THE LIFE Lives to Fight Another Day — Review
Remember the first season of FX’s Pose? How bold, joyous, almost transgressive it felt, before the series went the way of most Ryan Murphy projects (i.e. completely off the rails)? I imagine that’s how the original off- (1990) and Broadway (1997) productions of The Life, David Newman, Ira Gasman, and Cy Coleman’s musical might have felt, but the Encores! Production which opened Wednesday night at New York City Center is giving more series finale.
It’s a noble effort from Pose alum Billy Porter, who has adapted and directed the production. The intention being to bring more interiority, less caricature to this look at mostly Black sex workers and street characters in pre-Disneyfication Times Square conjured up by an all-white creative team. Porter enlisted James Sampliner to re-orchestrate Coleman’s jazzy score to sound funkier, ostensibly more period-appropriate, but it mostly comes off as a muddled R&B playlist. Gasman’s lyrics seem to remain untouched.
The book, however, has been mangled into a preachy TV special with a completely unnecessary new narrator: an older version (played by Destan Owens, cast in Porter’s shadow) of the rather minor character, the conniving, originally white, Jojo (Mykal Kilgore). In an overcorrection to what might’ve been seen as stereotypical misery in the original, Old Jojo assures us, at the top of the show, that things worked out pretty alright for most of the characters. He, himself, is now a successful publicist in LA; others are now Real Housewives and Trans rights activists. Cool!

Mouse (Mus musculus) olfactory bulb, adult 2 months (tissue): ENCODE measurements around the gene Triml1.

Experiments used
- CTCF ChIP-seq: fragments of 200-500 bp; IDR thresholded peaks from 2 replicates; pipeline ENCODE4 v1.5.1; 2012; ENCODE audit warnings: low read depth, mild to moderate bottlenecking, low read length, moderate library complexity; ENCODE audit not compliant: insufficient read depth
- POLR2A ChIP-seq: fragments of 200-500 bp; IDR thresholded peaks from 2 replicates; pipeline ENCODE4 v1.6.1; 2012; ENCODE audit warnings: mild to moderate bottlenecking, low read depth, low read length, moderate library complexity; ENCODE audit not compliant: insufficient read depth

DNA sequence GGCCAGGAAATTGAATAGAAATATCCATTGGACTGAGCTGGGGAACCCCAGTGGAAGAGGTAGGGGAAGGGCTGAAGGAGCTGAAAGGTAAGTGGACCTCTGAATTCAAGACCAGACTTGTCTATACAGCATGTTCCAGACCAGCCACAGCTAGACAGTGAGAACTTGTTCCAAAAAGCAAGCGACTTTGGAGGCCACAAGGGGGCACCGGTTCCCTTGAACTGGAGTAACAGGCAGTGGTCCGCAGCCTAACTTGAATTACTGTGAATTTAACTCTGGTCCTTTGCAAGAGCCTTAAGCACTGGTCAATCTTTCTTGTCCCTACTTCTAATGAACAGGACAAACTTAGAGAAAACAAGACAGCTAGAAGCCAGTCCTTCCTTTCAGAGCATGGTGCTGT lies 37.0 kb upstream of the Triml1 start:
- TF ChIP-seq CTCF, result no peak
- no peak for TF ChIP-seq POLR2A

Nevermind the flattening of literally any dramatic tension following that hand-holding disclaimer. Though, in making the story’s eventual Judas Black we get the net positive of an actor of color cast in a featured role, Jojo is too small a role, and the talented Kilgore is overshadowed by the outsize expectations set by framing him as a sort-of lead through Old Jojo.
To make up for losing the original’s slick, racial treason, Porter refocuses the act two opener, “Mr. Greed,” to be about.. Donald Trump and Ronald Reagan. Reader, nothing I have seen this season has landed with a wetter thud than seeing two actors — and, later, the entire company — wear paper masks of the former presidents while singing about avarice. (I am choosing not to fault designer Anita Yavich, whose costume choices are otherwise pretty great). Not to mention that this choice directly follows a sermon on the hypocrisy of trickle-down economics.
One successful change is shifting Sonja’s showstopper “The Oldest Profession” to the 11 o’clock number slot, mainly because, had Ledisi brought the house down like that in the first act, where originally placed, there might not be too much of a reason to stick around beyond intermission. She also nearly stops the show merely by sitting down, with perfect comedic timing, as two vastly less interesting characters hash out the melodramatic plot. As Memphis. Antwayn Hopper’s voice, whether booming or silky smooth, is a revelation, and he plays the threatening pimp with the finger-licking viciousness of a top-tier Disney villain.
The Life is in performance through March 20, 2022 at New York City Center on West 55th Street in New York City. For tickets and more information, visit here.